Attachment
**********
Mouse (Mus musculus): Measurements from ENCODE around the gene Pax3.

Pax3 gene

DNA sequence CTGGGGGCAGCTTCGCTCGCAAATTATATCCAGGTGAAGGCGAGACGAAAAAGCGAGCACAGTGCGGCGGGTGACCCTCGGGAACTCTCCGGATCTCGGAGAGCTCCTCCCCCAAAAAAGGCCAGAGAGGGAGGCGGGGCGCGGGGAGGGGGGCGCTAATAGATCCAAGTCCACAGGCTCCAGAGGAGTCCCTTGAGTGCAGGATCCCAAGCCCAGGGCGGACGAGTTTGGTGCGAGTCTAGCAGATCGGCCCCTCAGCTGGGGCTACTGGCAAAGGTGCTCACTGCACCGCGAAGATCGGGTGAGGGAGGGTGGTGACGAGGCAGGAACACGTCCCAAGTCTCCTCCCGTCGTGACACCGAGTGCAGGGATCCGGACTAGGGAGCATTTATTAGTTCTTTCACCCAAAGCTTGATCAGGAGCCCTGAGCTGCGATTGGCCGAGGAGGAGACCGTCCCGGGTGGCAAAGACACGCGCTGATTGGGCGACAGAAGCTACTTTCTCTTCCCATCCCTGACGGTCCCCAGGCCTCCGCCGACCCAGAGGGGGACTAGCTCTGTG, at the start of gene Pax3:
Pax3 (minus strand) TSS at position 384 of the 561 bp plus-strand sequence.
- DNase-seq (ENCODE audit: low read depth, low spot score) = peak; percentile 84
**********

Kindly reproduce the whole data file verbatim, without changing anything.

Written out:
Mouse (Mus musculus): Measurements from ENCODE around the gene Pax3.

Pax3 gene

DNA sequence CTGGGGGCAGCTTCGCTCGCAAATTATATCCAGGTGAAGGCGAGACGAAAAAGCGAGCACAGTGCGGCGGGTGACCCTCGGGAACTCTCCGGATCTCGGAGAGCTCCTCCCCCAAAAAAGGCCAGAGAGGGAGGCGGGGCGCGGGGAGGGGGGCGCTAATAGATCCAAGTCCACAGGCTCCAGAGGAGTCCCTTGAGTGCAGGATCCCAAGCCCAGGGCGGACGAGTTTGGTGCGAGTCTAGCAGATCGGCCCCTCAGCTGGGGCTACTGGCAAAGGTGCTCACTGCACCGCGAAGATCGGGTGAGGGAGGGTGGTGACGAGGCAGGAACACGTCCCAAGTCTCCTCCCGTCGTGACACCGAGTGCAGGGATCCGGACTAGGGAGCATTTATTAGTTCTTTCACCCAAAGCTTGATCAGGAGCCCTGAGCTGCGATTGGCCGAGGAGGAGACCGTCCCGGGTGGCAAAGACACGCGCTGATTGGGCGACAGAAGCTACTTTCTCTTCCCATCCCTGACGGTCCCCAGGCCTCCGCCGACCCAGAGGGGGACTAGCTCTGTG, at the start of gene Pax3:
Pax3 (minus strand) TSS at position 384 of the 561 bp plus-strand sequence.
- DNase-seq (ENCODE audit: low read depth, low spot score) = peak; percentile 84